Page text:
system analysis and modeling

1. Executive Summary
This section should provide general information on the issues surrounding the business problem and the proposed project or initiative created to address it. Usually, this section is completed last after all other sections of the business case have been written. This is because the executive summary is exactly that, a summary of the detail that is provided in subsequent sections of the document.
1.1. Issue
This section should briefly describe the business problem that the proposed project will address. This section should not describe how the problem will be addressed, only what the problem is.
1.2. Anticipated Outcomes
This section should describe the anticipated outcome if the proposed project or initiative is implemented. It should include how the project will benefit the business and describe what the end state of the project should be.
1.3. Recommendation
This section summarizes the approach for how the project will address the business problem. This section should also describe how desirable results will be achieved by moving forward with the project.
1.4. Justification
This section justifies why the recommended project should be implemented and why it was selected over other alternatives. Where applicable, quantitative support should be provided and the impact of not implementing the project should also be stated.
2. Business Case Analysis Team
This section describes the roles of the team members who developed the business case. It is imperative that participants and roles are clearly defined for the business case as well as throughout the life of the project.
3. Problem Definition
3.1. Problem Statement
This section describes the business problem that this project was created to address. The problem may be process, technology, or product/service oriented. This section should not include any discussion related to the solution.
3.2. Organizational Impact
This section describes how the proposed project will modify or affect the organizational processes, tools, hardware, and/or software. It should also explain any new roles which would be created or how existing roles may change as a result of the project.
3.3. Technology Migration
This section provides a high-level overview of how the new technology will be implemented and how data from the legacy technology will be migrated. This section should also explain any outstanding technical requirements and obstacles which need to be addressed.
4. Project Overview
This section describes high-level information about the project to include a description, goals and objectives, performance criteria, assumptions, constraints, and milestones. This section consolidates all project-specific information into one chapter and allows for an easy understanding of the project since the baseline business problem, impacts, and recommendations have already been established.
4.1. Project Description
This section describes the approach the project will use to address the business problem(s). This includes what the project will consist of, a general description of how it will be executed, and the purpose of it.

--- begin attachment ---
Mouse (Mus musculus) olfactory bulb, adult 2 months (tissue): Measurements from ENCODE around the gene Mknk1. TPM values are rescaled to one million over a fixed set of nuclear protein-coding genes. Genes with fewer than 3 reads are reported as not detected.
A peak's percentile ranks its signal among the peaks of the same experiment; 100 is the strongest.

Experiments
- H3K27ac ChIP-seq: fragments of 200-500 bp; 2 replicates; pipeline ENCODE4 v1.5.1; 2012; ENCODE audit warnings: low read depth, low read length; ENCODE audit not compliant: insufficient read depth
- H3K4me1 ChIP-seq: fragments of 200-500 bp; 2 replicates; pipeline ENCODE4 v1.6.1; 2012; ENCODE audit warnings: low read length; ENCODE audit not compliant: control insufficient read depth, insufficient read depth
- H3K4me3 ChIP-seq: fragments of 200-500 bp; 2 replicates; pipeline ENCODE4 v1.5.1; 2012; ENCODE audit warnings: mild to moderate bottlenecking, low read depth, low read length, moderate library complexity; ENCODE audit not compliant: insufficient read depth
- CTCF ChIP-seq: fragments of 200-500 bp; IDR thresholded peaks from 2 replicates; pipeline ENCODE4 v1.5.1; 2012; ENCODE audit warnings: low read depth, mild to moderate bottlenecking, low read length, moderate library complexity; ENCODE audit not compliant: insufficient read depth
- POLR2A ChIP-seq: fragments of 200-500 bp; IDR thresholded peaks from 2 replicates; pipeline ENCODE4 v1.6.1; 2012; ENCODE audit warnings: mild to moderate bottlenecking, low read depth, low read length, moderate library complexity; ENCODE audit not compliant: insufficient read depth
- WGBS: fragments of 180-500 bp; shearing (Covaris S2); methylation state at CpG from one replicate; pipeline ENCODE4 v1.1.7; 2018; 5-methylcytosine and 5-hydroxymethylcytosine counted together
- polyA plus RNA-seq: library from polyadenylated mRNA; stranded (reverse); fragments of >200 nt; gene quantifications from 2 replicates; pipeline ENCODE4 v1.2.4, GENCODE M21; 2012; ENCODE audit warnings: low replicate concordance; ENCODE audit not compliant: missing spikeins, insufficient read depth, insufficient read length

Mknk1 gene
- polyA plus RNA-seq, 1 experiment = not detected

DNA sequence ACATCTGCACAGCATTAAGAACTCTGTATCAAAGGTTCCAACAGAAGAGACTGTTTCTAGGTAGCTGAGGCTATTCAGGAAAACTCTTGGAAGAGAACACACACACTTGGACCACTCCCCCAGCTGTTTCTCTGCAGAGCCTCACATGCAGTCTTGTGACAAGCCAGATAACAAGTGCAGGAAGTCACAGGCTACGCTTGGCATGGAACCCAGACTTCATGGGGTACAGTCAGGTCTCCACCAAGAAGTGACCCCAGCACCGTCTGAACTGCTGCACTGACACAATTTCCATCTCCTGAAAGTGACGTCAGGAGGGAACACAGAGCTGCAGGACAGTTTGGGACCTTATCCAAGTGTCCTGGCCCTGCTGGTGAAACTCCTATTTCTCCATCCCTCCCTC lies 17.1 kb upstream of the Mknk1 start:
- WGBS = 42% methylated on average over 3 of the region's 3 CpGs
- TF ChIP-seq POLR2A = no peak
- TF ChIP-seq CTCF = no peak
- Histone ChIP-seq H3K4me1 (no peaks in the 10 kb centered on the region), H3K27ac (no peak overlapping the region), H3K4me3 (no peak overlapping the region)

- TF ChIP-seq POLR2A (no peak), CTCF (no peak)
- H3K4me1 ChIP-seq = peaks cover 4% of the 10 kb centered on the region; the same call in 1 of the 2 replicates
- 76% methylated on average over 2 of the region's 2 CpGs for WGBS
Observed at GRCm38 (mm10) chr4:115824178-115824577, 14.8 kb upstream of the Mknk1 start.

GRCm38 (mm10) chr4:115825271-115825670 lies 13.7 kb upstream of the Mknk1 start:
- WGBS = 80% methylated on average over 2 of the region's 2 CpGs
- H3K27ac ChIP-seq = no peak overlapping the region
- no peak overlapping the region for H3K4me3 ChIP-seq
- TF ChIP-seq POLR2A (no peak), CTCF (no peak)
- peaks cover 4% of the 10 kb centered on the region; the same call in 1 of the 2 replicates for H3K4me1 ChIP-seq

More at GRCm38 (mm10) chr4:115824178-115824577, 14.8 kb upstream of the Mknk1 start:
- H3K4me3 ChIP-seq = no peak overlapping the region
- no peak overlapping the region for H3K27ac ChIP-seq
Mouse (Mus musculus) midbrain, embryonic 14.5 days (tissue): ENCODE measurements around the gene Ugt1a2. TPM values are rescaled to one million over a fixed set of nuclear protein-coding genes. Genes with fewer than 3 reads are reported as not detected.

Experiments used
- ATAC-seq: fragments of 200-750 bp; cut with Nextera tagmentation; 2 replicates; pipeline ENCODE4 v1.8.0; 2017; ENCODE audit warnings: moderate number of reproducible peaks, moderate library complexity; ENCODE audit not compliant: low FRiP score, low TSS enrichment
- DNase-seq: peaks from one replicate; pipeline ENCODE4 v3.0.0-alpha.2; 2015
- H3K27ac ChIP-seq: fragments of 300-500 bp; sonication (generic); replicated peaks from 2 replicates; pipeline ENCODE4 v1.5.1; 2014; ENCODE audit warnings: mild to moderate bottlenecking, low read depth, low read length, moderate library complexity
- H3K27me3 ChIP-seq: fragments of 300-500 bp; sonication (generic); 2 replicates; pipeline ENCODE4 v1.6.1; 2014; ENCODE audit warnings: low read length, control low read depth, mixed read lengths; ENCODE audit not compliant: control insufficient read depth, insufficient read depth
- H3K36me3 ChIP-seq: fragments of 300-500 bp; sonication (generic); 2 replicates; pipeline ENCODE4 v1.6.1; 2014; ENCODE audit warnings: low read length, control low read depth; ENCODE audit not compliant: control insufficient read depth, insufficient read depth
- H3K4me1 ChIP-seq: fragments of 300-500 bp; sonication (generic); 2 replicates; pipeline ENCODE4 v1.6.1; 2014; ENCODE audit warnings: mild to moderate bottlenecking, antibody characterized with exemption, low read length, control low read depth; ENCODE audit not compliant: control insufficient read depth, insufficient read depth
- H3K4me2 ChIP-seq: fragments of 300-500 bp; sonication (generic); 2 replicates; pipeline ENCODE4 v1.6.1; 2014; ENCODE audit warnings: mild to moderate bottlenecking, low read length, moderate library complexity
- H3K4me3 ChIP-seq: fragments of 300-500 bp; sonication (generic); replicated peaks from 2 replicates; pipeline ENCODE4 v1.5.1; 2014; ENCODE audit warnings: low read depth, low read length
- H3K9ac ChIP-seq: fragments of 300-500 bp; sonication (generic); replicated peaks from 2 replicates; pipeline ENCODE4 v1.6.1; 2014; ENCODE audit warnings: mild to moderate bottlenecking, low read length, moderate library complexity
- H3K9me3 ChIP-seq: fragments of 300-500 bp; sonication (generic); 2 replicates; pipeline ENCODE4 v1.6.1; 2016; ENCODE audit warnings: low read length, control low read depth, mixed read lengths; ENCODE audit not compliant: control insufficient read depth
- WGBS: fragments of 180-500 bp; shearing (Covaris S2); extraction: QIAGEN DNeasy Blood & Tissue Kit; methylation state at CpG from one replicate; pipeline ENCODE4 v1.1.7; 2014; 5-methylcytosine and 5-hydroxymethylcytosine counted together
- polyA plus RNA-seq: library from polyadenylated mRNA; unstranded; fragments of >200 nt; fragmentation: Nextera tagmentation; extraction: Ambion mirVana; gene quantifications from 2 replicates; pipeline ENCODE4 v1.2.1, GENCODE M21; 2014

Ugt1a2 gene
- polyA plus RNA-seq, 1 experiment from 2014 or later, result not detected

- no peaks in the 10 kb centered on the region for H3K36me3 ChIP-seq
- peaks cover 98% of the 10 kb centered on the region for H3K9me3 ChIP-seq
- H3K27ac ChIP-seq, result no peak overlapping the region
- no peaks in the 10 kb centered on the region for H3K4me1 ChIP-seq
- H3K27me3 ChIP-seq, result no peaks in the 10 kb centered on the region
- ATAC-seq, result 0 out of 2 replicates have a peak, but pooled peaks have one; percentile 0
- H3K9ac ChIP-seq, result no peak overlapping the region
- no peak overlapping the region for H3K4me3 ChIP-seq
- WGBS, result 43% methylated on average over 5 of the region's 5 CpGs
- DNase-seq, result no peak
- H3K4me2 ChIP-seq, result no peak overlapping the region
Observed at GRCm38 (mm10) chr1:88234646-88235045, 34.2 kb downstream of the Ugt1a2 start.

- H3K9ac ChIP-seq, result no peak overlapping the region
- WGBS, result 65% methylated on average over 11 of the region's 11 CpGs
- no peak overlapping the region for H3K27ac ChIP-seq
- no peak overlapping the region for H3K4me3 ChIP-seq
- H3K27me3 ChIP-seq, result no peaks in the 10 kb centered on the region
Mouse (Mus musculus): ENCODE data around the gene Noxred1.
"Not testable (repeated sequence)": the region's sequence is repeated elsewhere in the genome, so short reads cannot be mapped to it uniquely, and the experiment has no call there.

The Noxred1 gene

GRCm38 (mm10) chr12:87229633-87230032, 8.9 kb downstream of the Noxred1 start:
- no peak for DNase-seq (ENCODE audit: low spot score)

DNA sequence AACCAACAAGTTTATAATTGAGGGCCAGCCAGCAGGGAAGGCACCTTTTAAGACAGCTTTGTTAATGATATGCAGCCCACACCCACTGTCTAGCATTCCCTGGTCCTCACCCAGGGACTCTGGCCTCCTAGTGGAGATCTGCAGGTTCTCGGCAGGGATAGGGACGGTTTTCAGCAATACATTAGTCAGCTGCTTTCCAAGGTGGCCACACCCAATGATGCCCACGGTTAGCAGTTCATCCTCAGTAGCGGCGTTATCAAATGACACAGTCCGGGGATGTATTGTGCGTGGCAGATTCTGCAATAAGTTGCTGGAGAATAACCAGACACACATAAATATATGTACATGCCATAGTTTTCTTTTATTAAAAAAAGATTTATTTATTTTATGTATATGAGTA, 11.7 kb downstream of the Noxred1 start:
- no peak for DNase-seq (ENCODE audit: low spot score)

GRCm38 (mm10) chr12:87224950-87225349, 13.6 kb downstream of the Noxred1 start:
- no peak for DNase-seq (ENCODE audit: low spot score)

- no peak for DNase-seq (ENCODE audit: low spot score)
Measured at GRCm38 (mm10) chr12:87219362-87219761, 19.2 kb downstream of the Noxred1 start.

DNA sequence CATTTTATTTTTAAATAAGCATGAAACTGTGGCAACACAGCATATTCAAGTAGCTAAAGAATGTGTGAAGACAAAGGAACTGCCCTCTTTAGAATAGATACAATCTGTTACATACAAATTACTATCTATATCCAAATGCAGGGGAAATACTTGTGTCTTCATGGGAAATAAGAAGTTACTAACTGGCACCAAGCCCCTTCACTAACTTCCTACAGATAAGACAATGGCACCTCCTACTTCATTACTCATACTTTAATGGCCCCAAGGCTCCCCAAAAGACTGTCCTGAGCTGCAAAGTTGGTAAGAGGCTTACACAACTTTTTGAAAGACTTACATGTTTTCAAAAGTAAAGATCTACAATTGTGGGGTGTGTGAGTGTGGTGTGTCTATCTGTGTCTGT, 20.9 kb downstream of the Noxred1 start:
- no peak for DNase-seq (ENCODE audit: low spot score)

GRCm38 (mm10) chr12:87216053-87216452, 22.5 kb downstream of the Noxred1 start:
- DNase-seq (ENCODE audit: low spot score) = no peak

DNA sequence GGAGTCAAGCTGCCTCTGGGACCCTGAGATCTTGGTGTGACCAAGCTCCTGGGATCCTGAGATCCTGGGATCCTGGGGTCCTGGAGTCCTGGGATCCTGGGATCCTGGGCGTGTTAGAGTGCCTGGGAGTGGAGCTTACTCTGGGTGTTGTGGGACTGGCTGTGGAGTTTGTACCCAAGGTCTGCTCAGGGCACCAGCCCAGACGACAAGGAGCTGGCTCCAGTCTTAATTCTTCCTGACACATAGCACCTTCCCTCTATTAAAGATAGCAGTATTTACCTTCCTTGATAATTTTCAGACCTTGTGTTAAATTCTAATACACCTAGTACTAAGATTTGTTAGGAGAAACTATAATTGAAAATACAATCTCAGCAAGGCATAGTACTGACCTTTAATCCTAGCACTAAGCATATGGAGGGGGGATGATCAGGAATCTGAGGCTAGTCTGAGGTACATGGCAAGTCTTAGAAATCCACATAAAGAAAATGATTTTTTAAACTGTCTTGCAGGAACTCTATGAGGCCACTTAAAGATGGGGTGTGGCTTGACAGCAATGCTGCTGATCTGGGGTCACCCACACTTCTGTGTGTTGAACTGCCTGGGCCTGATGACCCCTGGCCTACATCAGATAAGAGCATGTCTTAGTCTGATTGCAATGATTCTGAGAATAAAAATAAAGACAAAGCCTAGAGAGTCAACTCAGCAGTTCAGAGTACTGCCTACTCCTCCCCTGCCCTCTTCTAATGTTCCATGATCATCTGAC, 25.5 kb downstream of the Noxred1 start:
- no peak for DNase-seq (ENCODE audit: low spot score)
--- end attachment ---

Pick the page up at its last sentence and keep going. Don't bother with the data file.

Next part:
4.2. Goals and Objectives
This section lists the business goals and objectives which are supported by the project and how the project will address them.
4.3. Project Performance
This section describes the measures that will be used to gauge the project’s performance and outcomes as they relate to key resources, processes, or services.
4.4. Project Assumptions
This section lists the preliminary assumptions for the proposed project. As the project is selected and moves into detailed project planning, the list of assumptions will most likely grow as the project plan is developed. However, for the business case there should be at least a preliminary list from which to build.
4.5. Project Constraints
This section lists the preliminary constraints for the proposed project. As the project is selected and moves into detailed project planning, the list of constraints will most likely grow as the project plan is developed. However, for the business case there should be at least a preliminary list from which to build.
4.6. Major Project Milestones
This section lists the major project milestones and their target completion dates. Since this is the business case, these milestones and target dates are general and in no way final. It is important to note that as the project planning moves forward, a base-lined schedule including all milestones will be completed.
5. Cost Benefit Analysis
Many consider this one of the most important parts of a business case as it is often the costs or savings a project yields which win final approval to go forward. It is important to quantify the financial benefits of the project as much as possible in the business case. This is usually done in the form of a cost benefit analysis. The purpose of this is to illustrate the costs of the project and compare them with the benefits and savings to determine if the project is worth pursuing.
6. Approvals
The business case is a document with which approval is granted or denied to move forward with the creation of a project. Therefore, the document should receive approval or disapproval from its executive review board

 
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